During the summer of 1916, when vacationing at the "shore" became a new experience, a rouge shark thrown out of the gulf stream into the Atlantic ocean shore, caused five attacks and deaths. Little was known about the great white shark at the time. And those who were "experts" disbelieved that a shark would be capable of chomping off the legs and body parts of human prey.

Even the ichthyologist John Treadwell from the New York Museum of Natural History was challenged to confront what he thought was true compared to what actually occurred. The first attack in July of 1916 occurred at Beach Heaven, NJ. The target was a seasoned swimmer, and son of a wealthy Philadelphia physician. From there, the shark hugged the coast northward as a farrm boy in the Matawan Creek who, with his pals frequently took a dip to cool themselves became another target.

Not only does the author vividly portray the attacks, but it is obvious that he has done his homework and researched the behavior of the great white! This fascinating true life story occurred at a time when jazz was new, Philadelphia high society carved a niche as New Jersey shore became their playground, while the poor who road the trains to the water for relief from the high temperatures were deemed unfit for the company of the wealthy. Swimming in the ocean was a novelty, and none thought that death could be a part of their experience. ( )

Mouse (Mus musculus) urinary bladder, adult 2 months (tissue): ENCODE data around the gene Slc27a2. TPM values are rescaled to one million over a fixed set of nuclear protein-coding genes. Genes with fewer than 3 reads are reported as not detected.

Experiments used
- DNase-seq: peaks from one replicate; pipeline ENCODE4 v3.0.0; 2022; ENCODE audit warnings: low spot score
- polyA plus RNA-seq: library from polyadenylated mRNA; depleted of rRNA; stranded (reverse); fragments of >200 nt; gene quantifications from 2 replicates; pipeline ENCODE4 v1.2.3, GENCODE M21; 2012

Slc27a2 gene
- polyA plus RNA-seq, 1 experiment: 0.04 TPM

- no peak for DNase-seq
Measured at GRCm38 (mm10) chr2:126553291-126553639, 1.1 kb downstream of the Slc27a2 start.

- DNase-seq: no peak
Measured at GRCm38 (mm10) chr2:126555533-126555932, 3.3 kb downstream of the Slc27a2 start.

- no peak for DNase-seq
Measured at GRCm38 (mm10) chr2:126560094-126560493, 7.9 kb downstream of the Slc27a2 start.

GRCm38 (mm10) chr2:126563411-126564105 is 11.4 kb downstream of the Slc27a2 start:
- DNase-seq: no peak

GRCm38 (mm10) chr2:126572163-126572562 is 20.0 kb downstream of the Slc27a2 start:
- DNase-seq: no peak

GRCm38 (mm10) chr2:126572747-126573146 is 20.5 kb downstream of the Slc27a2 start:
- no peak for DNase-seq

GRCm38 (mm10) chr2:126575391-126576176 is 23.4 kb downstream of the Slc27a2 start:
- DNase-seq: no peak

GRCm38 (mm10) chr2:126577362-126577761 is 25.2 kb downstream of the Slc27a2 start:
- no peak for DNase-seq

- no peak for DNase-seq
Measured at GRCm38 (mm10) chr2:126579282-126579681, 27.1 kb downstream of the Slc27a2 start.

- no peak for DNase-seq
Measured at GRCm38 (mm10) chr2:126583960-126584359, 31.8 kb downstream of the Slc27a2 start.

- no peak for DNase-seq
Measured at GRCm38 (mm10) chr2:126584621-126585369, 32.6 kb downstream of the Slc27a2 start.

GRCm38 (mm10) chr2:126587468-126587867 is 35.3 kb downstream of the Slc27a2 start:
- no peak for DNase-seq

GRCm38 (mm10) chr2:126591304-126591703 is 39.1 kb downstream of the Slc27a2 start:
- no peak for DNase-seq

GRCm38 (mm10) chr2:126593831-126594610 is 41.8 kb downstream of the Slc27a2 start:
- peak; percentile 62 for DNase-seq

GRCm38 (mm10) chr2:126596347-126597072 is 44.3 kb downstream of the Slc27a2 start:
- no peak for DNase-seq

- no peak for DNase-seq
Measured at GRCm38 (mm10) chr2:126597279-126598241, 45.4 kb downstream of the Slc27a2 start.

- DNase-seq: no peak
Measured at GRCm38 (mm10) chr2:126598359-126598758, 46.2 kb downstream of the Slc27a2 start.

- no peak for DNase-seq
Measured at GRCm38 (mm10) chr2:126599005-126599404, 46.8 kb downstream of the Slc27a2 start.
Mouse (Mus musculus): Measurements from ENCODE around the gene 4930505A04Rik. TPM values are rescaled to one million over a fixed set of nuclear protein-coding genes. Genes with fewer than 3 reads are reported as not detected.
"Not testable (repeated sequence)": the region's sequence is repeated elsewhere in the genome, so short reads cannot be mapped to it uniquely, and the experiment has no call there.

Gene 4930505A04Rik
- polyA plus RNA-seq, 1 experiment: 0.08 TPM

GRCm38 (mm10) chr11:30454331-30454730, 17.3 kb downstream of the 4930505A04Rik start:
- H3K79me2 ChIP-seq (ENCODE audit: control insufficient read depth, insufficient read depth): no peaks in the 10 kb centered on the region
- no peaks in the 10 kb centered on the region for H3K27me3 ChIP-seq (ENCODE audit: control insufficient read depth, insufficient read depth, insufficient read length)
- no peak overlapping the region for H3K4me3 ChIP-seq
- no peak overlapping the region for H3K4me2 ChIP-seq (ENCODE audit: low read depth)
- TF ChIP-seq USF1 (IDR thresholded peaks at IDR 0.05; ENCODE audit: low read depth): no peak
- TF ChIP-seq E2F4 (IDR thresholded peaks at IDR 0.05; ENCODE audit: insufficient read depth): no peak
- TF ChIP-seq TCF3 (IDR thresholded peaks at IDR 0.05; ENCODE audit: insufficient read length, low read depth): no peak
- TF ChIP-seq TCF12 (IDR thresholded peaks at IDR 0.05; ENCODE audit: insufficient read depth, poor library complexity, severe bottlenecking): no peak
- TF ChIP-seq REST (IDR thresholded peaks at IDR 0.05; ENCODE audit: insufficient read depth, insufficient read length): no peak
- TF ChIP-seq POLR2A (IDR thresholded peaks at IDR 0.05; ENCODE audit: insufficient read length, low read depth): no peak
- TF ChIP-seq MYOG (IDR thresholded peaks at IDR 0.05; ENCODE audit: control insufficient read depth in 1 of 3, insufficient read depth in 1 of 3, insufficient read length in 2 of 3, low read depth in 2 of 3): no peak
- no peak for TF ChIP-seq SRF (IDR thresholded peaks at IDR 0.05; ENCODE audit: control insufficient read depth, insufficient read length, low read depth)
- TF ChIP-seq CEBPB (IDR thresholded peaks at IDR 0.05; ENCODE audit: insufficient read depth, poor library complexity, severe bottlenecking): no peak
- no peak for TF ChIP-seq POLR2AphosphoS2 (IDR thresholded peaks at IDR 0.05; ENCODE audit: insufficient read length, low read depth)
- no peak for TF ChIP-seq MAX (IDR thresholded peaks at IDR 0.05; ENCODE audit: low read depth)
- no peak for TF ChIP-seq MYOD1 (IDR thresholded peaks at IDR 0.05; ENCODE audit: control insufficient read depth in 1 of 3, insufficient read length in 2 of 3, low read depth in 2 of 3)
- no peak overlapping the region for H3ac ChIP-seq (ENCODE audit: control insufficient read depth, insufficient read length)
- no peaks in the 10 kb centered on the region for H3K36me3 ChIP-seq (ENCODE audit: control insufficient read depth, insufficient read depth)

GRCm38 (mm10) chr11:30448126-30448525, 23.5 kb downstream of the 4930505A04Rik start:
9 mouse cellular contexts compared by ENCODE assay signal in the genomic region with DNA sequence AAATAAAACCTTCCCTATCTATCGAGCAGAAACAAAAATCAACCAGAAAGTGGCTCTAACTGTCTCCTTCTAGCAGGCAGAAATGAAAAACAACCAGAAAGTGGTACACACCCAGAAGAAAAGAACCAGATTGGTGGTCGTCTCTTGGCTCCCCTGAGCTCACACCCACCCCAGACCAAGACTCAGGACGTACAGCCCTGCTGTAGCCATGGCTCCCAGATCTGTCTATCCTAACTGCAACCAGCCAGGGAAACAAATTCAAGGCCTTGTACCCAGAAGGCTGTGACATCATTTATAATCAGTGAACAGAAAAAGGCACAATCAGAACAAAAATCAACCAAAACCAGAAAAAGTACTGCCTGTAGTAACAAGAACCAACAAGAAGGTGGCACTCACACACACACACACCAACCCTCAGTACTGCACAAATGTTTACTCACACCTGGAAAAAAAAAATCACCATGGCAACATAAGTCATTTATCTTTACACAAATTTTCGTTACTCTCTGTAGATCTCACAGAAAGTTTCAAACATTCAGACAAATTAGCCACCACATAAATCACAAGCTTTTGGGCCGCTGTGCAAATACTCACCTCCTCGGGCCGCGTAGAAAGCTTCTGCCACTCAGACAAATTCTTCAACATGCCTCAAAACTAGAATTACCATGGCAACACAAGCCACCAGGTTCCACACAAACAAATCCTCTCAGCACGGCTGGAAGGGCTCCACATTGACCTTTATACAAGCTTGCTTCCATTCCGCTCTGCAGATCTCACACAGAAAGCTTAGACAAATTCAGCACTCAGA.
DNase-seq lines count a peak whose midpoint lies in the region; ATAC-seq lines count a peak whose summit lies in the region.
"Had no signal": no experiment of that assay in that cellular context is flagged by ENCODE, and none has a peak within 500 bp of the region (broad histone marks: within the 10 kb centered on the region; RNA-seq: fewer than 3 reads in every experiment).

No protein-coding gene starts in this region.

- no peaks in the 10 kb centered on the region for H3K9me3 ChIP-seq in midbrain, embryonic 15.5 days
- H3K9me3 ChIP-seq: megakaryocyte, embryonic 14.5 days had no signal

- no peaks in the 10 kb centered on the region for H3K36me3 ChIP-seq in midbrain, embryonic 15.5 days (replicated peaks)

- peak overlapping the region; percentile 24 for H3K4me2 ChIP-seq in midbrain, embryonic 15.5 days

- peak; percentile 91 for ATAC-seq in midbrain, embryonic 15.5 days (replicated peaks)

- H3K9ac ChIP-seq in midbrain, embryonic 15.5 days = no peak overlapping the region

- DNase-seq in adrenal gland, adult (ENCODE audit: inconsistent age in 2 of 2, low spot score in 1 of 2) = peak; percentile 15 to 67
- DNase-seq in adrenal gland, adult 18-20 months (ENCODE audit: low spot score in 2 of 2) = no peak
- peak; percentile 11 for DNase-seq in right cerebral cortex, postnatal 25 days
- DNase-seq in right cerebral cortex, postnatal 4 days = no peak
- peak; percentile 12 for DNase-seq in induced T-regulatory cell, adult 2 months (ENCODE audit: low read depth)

Whisper1 | Jul 30, 2016 |
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Epigraph
"The beach was such a novel experience that most were completely unfamiliar with the health hazards--and risks to life and limb--it posed." -Gideon Bosker and Lena Lencek "The Beach: The History of Paradise on Earth"
"We're not just afraid of predators, we're transfixed by them, prone to weave stories and fables and chatter endlessly about them, because fascination creates preparedness, and preparedness, survival. In a deeply tribal sense, we love our monsters." -E.O. Wilson
Dedication
To my father, William, who was born in the time of the shark and died while I was writing this story; my wife, Teresa, first ever in my heart, who turned the nightmares of predators into dreams; and finally Cosmo, a beagle, who sat on my lap all during the writing, watching for prey moving in the fields.
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The smell of the sea pulled him east. The Atlantic spread before him like a pool of diamonds, liquefied, tossing gently in gleaming tips and shards of changeable, fading bronze light.